By Stiofán Mac Fhilib

In the wake of him losing the Fiesta Bowl in his first game as head coach, Stiofán looks at how Notre Dame went from Brian Kelly to Marcus Freeman in the blink of an eye, and what it means for The Fighting Irish going forward:

May You Live In Interesting Times

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There’s some debate over whether or not this really is an old Chinese curse, but what’s not in doubt for Notre Dame Fighting Irish and LSU Tigers fans is that the week after Thanksgiving in 2021 was more than just a little interesting.  After all it’s not every year, or indeed decade, that your head coach leaves for another team for the first time in 114 years.  Or that you replace a HC with a National Championship ring earned less than two years ago with the coach with most career CFB wins among active coaches, who won more games at Notre Dame than Knute Rockne.  

What’s particularly interesting as well is the how the whole situation has played out among all the relevant parties.  It’s not often that a coaching switch such as this is ultimately so well-received by pretty much all involved.  

Some people think success is the most important quality that fans desire.  But I would disagree.  Success is great for sure.  But it can be a relatively fleeting thing.  As LSU fans wistfully sticking on their 2019 season highlights while watching a 6-6 season in 2021 can testify.  And yes, Alabama IS the exception that proves the rule.  No, the thing that sports fans want, and more importantly need, most is hope.  

For Irish fans the biggest barrier to finally breaking through to National Championship success is better recruiting.  Marcus Freeman in his short time in South Bend so far has demonstrated he’s more than capable of that.  ND fans can now legitimately dream of future classes with the talent able to go head-to-head with the likes of Alabama, Georgia, Clemson and Ohio State.  Now whether or not the associated player development and in-game coaching will be good enough to win it all, that is the gamble that remains to be seen.  But what is indisputable is that the Notre Dame fan base has not been more excited, energised, and united in, well, all my time following the team.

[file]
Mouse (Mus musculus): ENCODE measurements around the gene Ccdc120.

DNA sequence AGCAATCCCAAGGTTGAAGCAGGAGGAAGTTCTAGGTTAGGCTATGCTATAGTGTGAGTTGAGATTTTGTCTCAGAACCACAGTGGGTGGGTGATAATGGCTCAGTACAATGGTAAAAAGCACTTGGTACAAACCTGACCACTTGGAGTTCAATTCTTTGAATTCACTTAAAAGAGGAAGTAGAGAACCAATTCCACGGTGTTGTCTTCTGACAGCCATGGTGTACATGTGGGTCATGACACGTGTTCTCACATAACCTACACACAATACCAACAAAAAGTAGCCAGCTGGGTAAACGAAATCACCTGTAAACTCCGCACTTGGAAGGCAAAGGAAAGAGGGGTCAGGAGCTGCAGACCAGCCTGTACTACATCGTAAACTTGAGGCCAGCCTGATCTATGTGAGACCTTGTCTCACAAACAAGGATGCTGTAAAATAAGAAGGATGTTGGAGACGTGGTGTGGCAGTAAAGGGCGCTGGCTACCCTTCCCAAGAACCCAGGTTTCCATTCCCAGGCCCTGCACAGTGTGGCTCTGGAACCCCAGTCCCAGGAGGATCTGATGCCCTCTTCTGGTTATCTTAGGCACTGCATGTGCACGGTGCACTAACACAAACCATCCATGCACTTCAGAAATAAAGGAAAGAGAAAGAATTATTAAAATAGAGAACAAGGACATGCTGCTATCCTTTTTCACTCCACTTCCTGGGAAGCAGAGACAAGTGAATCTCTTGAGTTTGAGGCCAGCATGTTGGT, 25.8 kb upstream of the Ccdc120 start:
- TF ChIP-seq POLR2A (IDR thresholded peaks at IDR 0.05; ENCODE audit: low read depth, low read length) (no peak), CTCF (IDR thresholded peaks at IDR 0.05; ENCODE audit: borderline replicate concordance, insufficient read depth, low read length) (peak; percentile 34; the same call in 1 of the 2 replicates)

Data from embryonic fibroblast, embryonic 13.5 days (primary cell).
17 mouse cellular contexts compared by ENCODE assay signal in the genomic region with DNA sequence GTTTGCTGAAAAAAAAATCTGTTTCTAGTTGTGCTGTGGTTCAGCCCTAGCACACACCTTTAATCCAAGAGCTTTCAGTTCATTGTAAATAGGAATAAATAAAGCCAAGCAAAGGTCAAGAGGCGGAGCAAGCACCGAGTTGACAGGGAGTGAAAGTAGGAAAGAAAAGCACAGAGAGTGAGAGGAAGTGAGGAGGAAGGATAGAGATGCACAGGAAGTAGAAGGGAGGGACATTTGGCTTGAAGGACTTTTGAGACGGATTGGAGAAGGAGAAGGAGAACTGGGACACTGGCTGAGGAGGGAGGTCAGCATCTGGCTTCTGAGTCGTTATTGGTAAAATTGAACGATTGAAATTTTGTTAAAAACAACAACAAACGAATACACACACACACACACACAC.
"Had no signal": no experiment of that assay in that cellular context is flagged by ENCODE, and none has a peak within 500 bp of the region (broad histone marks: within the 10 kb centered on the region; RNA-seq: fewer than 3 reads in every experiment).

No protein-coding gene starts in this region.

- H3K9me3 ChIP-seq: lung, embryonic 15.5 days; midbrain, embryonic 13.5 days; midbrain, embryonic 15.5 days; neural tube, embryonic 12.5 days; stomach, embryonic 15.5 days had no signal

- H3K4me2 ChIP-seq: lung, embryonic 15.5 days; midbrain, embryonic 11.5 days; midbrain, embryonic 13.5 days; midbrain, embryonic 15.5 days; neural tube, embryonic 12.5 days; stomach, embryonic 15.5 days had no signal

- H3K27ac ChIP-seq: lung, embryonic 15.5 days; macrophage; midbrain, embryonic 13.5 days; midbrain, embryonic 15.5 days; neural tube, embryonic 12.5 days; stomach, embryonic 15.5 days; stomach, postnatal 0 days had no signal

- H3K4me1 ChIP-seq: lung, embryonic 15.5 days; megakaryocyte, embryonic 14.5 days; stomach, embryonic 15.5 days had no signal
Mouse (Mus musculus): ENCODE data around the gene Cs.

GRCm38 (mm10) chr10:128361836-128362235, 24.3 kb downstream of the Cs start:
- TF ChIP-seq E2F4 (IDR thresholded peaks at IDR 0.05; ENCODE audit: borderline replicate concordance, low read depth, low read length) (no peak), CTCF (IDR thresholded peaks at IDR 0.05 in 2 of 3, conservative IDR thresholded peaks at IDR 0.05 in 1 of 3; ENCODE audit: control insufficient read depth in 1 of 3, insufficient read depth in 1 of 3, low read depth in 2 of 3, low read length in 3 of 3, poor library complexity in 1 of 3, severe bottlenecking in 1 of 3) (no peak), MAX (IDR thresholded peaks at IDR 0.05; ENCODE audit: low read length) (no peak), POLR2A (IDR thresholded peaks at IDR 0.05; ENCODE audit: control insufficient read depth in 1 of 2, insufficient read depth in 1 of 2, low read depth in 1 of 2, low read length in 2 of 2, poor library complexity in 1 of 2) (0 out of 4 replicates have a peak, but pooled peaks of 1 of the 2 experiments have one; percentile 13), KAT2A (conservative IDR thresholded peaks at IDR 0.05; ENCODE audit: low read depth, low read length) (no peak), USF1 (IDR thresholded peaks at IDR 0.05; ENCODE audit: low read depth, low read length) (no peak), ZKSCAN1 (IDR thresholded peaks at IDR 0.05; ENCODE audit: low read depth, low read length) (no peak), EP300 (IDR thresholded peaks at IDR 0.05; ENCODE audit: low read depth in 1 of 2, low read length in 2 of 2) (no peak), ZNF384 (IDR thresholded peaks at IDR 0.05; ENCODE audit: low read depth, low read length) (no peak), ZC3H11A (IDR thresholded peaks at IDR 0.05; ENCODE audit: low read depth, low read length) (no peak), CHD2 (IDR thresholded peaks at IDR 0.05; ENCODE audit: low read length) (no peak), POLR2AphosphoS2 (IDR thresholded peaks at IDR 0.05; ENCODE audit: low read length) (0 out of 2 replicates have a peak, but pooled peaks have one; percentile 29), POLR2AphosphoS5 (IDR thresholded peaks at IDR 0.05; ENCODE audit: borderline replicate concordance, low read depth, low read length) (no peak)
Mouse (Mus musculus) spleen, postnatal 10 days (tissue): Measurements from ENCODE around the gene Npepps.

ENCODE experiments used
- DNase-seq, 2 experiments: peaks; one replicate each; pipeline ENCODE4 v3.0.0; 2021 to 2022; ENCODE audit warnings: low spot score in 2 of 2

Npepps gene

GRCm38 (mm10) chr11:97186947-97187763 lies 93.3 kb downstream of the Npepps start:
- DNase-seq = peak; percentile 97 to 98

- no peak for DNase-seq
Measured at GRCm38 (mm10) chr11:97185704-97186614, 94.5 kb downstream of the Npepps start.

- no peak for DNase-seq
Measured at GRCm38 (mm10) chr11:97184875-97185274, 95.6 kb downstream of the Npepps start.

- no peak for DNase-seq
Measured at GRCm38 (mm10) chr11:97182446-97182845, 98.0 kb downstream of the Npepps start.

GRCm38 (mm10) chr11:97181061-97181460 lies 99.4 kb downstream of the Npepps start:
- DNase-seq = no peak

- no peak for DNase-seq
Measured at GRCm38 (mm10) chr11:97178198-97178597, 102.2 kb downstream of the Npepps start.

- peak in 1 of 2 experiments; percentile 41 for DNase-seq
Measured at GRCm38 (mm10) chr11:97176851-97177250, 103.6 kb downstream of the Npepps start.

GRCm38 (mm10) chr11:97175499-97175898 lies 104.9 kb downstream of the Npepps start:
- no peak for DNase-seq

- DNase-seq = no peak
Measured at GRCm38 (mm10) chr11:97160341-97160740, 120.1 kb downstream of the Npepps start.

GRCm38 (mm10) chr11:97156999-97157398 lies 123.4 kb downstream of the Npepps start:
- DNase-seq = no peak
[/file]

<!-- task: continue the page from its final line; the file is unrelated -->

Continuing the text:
And just as ND fans are delighted at replacing an outgoing HC with one who excels at his predecessor’s biggest weakness, LSU fans are similarly pleased to have a guy coming in who is a mature, experienced CEO with a great record of building up programmes.  And no predilection for propositioning wives of senior university officials; nor for appointing coordinators without bothering to interview them.  Win-win all round really.  

Ditto Coaches Freeman and Kelly.  A year ago, in one of life’s more delicious ironies, Kelly was persuading Freeman to eschew the attractions of the Bayou for a Defensive Coordinator role at Notre Dame.  The idea of his potential grooming for a future ND HC vacancy was mooted very soon after his arrival, such was his immediate impact on his environs.  But not even he expected it to come to fruitions so soon, I should imagine.  No matter.  He’s now the 35 year old HC at Notre Dame, on a contract said to be worth around $28m over five years.  An amount that will likely increase significantly should he achieve the kind of success he was appointed to bring.